After the Taal volcano eruption last Jan. 12, hundreds of people were forced to evacuate and leave behind their homes, livelihood and even their animal companions.

Animal rescue organizations came to the rescue and saved as much animals as they can, but a number of pets were still not so lucky. Almost two months since the eruption, residents are returning to their homes in the hopes of getting back their normal lives before the ordeal.

But for several pet owners, a normal life is far from reality as they look for their lost pets in a number of rescue centers.

Pet ownership starts with a microchip

Just like humans, animals continue to grow in number, worsening problems linked to stray overpopulation. But unlike people, not all animals have identification. This is where Petdentity hopes to contribute possible solutions.

Petdentity is the first and largest pet data storage system in the Philippines. It offers microchipping for pets that is complete with a system database and mobile application, making it easier for human companions, veterinarians and city officials to use.

“After ngTaal, na-realize ngmaraminakailanganng microchip. Kaya sinabikokanina di ba, may 400 na pets nakailanganng microchip saNasugbu. Nagaaway-away dahilsa kung sinoang may-ari,” Denis Reyes, Petdentity founder and CEO, told Animal Scene in an interview.

He said around 30,000 pets were rescued in Batangas, but most of them, if not all, cannot be properly identified. This led several pet owners to lose their own animal companions, especially those with breed.

“Ang Petdentity, kaya naman natin ito ginawa, para magkaron ng identification,” Reyes added as they coordinated with local government units in Batangas and Bureau of Animal Industry (BAI) to help identify each rescued animal with a microchip for pet owners to find them easily.

While rescuing animals and giving vet services in shelters, Col. Marjorie Filoteo, chief veterinarian of AFP’s Veterinary Corps, said she saw the importance of pet identification and reiterated the need of putting it into ordinance.

“We rescued so many dogs and then we were having a hard time reconciling them with their owners naikawtalagayung owner kasi minsan tinatawag mo yung dog, pero talagang maamo lang talaga siya,” she said.

She added that microchipping pets is very important because it serves as a permanent identification for animals. “First, pag nakawala yung aso mo. Second, if it happened to bite someone tapos walang umamin. It is a responsibility.”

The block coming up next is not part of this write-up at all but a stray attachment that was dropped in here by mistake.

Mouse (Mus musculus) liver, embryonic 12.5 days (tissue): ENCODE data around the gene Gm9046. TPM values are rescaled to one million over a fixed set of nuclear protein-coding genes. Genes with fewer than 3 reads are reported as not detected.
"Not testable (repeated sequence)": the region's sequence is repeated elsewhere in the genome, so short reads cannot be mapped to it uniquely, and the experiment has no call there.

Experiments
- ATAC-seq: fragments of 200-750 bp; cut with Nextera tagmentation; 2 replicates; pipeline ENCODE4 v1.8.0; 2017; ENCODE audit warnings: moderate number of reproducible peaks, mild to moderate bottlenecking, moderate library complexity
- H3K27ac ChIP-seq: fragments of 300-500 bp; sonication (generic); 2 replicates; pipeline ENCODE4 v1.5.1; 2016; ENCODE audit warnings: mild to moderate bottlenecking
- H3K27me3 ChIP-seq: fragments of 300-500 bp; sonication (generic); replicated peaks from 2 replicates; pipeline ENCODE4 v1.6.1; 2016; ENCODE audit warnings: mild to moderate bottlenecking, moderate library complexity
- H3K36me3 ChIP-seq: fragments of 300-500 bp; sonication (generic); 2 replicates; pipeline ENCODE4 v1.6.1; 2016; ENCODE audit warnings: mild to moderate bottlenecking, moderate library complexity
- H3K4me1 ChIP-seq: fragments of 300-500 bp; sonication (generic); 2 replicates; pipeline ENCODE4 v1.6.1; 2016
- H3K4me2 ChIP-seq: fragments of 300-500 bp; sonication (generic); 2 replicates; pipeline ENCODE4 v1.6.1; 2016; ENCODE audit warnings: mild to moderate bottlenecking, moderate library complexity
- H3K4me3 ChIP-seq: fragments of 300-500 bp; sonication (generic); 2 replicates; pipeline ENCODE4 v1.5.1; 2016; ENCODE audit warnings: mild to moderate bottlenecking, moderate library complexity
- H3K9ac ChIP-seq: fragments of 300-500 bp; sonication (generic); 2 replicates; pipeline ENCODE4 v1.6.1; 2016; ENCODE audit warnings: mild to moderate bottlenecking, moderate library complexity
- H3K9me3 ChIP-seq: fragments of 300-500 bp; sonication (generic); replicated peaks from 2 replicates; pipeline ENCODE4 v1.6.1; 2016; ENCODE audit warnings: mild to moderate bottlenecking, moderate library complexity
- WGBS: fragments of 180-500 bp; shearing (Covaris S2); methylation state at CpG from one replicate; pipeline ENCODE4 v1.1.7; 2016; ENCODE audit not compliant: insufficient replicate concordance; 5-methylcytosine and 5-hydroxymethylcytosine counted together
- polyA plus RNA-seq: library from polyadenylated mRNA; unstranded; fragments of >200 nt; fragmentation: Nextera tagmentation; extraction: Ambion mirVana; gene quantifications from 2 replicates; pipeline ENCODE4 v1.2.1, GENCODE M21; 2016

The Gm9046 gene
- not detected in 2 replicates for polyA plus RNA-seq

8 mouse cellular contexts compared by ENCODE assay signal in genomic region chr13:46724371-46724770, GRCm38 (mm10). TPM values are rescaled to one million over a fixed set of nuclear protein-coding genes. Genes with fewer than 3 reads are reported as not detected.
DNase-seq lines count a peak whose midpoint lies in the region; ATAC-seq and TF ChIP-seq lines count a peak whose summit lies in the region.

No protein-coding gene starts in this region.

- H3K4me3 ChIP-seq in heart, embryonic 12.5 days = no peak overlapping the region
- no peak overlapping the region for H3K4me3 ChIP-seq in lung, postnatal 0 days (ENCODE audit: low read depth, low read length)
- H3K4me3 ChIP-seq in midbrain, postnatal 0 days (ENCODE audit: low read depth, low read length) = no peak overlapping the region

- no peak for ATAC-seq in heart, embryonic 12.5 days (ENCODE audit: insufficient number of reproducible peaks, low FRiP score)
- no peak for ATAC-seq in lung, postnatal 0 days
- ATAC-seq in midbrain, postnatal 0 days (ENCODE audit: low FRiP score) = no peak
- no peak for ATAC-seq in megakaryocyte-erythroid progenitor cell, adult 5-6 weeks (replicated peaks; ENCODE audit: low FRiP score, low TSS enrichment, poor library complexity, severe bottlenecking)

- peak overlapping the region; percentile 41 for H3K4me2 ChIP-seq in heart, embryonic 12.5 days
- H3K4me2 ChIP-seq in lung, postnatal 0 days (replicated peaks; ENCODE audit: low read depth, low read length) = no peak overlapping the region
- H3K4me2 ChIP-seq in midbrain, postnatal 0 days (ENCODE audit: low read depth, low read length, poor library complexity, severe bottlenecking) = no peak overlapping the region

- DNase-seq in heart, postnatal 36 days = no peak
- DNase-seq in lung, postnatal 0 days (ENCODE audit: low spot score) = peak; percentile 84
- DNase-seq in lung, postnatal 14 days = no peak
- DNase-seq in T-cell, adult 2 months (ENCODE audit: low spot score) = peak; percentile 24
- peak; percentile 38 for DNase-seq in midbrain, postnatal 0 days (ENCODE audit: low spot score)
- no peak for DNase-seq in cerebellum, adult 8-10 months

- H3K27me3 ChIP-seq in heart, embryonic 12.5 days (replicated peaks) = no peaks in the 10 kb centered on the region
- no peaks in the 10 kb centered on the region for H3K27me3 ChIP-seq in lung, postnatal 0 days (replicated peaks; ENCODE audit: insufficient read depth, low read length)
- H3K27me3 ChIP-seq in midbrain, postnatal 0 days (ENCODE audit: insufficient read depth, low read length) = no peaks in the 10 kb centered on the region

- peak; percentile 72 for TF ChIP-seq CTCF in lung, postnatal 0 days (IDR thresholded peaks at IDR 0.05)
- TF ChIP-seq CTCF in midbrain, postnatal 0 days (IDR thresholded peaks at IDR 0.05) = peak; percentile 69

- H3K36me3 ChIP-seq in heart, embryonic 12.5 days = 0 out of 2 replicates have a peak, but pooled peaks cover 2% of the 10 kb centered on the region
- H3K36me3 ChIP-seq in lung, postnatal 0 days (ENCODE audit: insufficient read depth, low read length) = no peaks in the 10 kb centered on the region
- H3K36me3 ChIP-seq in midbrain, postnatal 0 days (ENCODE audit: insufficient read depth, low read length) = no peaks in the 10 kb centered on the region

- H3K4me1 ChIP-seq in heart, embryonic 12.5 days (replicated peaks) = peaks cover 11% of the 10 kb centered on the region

Better laws for all paws

Local government units, animal rescue organizations and individual pet owners rushed to Batangas after the Taal volcano eruption to help save animals left behind by their owners.

Felix Casaba, a caretaker at a farm in Nasugbu, said he and his boss collected more than 200 new animals in their farm, including goats, cats, rabbits and pigeons.

“If things in the area go back to normal, then the owners of the dogs will come and claim them. But if the dogs remain unclaimed, then we’ll still take good care of them for life,” Casba told Reuters in an interview.

Davette Garcia, a volunteer for animal rescue group Philippine Animal Rescue Team (PART), also opened her home to about 80 to 100 animals. “At first nag-volunteer ako to rescue animals, then I opened my home na. It took more than a month before all dogs and cats were returned to their owners,” she told Animal Scene.

She said there were some groups who had a hard time returning the animals to their humans, because they did not have any form of identification or documents. Garcia also noted how the government failed to help in the situation. “Kami kamilangrinangnagtulungan and nag-save samgahayop. Ang problem kasi is walang designated place parasakanila during the eruption. Hindi silanaisama.”

People for the Ethical Treatment of Animals (PETA) Asia campaigner Jana Sevilla also pointed out the need for laws to include a provision requiring animals to be included in evacuation plans.

“Meronngaakongginawang presentation for NDRRMC na dapat ngayon palang may identified na kayong sanctuary for animals. Hindi kasi considered ang pets sa plano,” Reyes said.

Filoteo said they [the army] are now trying to advocate using microchip in military camps for security purposes and as part of the “responsible ownership program.”

An injured baby Luzon scops owl (Otuslongicornis) was rescued by policemen along Tanauan-Talisay in Batangas and turned it over to the Department of Environment and Natural Resources (DENR) after the volcano eruption, which forced them to rethink strategies to protect the animals.

“We want to bring these centers closer to people who have saved or will rescue wild animals that migrated to communities to escape Taal volcano’s wrath, so they no longer have to travel to Manila to turnover the species,” Benny Antiporda, DENR Undersecretary for Solid Waste Management and Local Government Units Concern and Deputy Spokesperson, said in a statement. “[This is why] putting up rescue centers at strategic DENR field offices near Taal is a must.”

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